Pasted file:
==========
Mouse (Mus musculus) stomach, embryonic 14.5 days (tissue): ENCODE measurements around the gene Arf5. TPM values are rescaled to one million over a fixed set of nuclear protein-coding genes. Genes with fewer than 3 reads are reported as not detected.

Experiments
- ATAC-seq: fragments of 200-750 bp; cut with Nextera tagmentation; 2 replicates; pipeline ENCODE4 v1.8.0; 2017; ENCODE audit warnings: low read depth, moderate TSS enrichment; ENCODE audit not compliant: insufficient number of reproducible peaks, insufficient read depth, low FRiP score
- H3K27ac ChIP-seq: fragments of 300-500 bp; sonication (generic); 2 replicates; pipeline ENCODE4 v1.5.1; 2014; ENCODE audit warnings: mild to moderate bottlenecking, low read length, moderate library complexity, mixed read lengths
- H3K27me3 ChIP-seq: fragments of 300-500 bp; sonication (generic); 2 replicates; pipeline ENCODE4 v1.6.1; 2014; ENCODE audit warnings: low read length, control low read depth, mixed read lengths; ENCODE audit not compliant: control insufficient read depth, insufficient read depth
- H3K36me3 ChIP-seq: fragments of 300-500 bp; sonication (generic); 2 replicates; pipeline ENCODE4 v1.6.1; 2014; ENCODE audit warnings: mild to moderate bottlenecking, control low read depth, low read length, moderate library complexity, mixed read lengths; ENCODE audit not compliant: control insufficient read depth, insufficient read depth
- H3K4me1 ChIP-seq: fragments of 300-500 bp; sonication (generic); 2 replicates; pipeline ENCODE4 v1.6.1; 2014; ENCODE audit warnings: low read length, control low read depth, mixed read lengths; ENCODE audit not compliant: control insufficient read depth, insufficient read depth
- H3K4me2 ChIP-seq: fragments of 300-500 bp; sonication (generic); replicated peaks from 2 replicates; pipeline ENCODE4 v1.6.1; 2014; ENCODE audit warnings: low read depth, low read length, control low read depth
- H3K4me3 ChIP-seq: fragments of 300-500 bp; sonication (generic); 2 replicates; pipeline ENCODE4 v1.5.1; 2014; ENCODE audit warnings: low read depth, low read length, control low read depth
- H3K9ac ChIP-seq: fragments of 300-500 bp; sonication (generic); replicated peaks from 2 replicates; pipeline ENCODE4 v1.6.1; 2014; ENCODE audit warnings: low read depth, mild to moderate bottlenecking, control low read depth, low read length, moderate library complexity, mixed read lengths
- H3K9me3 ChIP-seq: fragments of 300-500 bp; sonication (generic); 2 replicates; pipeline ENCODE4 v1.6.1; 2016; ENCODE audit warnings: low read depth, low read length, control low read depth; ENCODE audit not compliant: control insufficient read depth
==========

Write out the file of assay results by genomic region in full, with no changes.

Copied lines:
Mouse (Mus musculus) stomach, embryonic 14.5 days (tissue): ENCODE measurements around the gene Arf5. TPM values are rescaled to one million over a fixed set of nuclear protein-coding genes. Genes with fewer than 3 reads are reported as not detected.

Experiments
- ATAC-seq: fragments of 200-750 bp; cut with Nextera tagmentation; 2 replicates; pipeline ENCODE4 v1.8.0; 2017; ENCODE audit warnings: low read depth, moderate TSS enrichment; ENCODE audit not compliant: insufficient number of reproducible peaks, insufficient read depth, low FRiP score
- H3K27ac ChIP-seq: fragments of 300-500 bp; sonication (generic); 2 replicates; pipeline ENCODE4 v1.5.1; 2014; ENCODE audit warnings: mild to moderate bottlenecking, low read length, moderate library complexity, mixed read lengths
- H3K27me3 ChIP-seq: fragments of 300-500 bp; sonication (generic); 2 replicates; pipeline ENCODE4 v1.6.1; 2014; ENCODE audit warnings: low read length, control low read depth, mixed read lengths; ENCODE audit not compliant: control insufficient read depth, insufficient read depth
- H3K36me3 ChIP-seq: fragments of 300-500 bp; sonication (generic); 2 replicates; pipeline ENCODE4 v1.6.1; 2014; ENCODE audit warnings: mild to moderate bottlenecking, control low read depth, low read length, moderate library complexity, mixed read lengths; ENCODE audit not compliant: control insufficient read depth, insufficient read depth
- H3K4me1 ChIP-seq: fragments of 300-500 bp; sonication (generic); 2 replicates; pipeline ENCODE4 v1.6.1; 2014; ENCODE audit warnings: low read length, control low read depth, mixed read lengths; ENCODE audit not compliant: control insufficient read depth, insufficient read depth
- H3K4me2 ChIP-seq: fragments of 300-500 bp; sonication (generic); replicated peaks from 2 replicates; pipeline ENCODE4 v1.6.1; 2014; ENCODE audit warnings: low read depth, low read length, control low read depth
- H3K4me3 ChIP-seq: fragments of 300-500 bp; sonication (generic); 2 replicates; pipeline ENCODE4 v1.5.1; 2014; ENCODE audit warnings: low read depth, low read length, control low read depth
- H3K9ac ChIP-seq: fragments of 300-500 bp; sonication (generic); replicated peaks from 2 replicates; pipeline ENCODE4 v1.6.1; 2014; ENCODE audit warnings: low read depth, mild to moderate bottlenecking, control low read depth, low read length, moderate library complexity, mixed read lengths
- H3K9me3 ChIP-seq: fragments of 300-500 bp; sonication (generic); 2 replicates; pipeline ENCODE4 v1.6.1; 2016; ENCODE audit warnings: low read depth, low read length, control low read depth; ENCODE audit not compliant: control insufficient read depth